20th June 2018
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Times Past

, by , in Features

25 Years Ago

Almost 1,000 people came to celebrate the opening of Shetland’s new £3 million sports and leisure centre. Fifteen years in the planning and two years in the making the Clickimin Centre was finally ready to take its place at the forefront of recreation in the islands.

The centre was officially opened by the Lord Lieutenant of Shetland, Mr Magnus Shearer, but centre stage undoubtedly belonged to the guest of honour, Olympic Javelin gold medallist, Miss Tessa Sander­son. After she had unveiled a com­mem­orative plaque she was besieged by hundreds of young people and some not so young, who wanted her autograph.

The building was opened to the public at 2.30pm when staff were on duty to show people round the facilities while Lerwick Brass Band performed with their usual panache in the main hall.

Chairman of the Clickimin Recre­ation­al Trust, Mr John Nicol­son, led in the official party which included trust members, represent­atives of the builders, architects and consultants, centre management Andy Mayers, Mr Shearer and Miss Sanderson accompanied by her PR manager Clement Procop.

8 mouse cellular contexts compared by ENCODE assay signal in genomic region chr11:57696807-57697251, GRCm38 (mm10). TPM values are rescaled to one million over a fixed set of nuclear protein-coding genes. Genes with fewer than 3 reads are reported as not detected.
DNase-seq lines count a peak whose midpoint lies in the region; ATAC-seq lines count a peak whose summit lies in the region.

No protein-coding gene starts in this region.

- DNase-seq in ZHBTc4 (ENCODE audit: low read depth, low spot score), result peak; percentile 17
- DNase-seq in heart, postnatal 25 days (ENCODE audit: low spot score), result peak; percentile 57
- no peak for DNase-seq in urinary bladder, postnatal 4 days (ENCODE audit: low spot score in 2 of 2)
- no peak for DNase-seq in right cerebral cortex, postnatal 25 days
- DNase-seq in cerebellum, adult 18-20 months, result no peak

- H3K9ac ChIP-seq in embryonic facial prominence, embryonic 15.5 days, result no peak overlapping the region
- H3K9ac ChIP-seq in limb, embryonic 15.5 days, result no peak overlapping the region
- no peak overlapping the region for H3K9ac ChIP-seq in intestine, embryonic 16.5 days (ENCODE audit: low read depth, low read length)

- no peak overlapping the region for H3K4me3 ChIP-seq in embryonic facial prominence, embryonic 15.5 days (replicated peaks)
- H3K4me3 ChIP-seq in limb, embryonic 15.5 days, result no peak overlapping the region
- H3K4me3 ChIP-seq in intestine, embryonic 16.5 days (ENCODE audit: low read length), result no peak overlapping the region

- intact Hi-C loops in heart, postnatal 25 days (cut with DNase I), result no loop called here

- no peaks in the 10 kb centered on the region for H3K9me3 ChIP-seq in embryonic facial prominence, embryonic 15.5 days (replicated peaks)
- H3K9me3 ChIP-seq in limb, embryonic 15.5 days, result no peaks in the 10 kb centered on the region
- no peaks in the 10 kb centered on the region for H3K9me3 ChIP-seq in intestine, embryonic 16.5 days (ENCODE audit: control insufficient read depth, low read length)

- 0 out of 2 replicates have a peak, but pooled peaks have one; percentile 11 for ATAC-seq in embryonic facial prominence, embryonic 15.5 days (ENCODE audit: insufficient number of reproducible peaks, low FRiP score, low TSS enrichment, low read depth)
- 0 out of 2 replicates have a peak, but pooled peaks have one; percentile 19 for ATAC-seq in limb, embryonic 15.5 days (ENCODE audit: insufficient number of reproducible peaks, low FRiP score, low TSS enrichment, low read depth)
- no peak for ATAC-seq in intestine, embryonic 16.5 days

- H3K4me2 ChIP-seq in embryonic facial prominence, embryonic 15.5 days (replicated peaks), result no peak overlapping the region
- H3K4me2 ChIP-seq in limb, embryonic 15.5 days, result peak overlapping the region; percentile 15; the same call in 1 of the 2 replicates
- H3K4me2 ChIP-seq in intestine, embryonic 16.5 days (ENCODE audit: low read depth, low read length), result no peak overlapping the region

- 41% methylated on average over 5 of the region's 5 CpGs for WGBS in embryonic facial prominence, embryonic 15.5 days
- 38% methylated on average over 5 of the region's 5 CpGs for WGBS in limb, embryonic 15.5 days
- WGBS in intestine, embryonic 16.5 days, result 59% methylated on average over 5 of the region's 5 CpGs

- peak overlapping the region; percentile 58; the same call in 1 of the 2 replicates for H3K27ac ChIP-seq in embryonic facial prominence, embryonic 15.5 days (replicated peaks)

“Lang lippened and come at last” Mr Nicolson said, was the saying he thought most applicable in describ­ing the building. Appreciation must be given to Lerwick Town Council for their foresightedness in keeping the Clickimin area free from develop­ment, “for this is a real asset”, he added.

Mr Nicolson also thanked SIC, which gave Clickimin Recreational Trust the £3 million to build the centre and £1.5 million to cover running costs.

Mr Nicolson said that he was appreciative of the people who had been cynical over the merits of build­ing the centre. They had always been honest in their criti­cism, he said, “three million pounds is a lot of money in anyone’s terms”. He said he had always responded to the views as genuine concerns, “but I believe the cynicism will disappear and this centre will become a real asset to the whole of Shetland”. Mr Nicolson then handed over to Mr Shearer to declare the building open.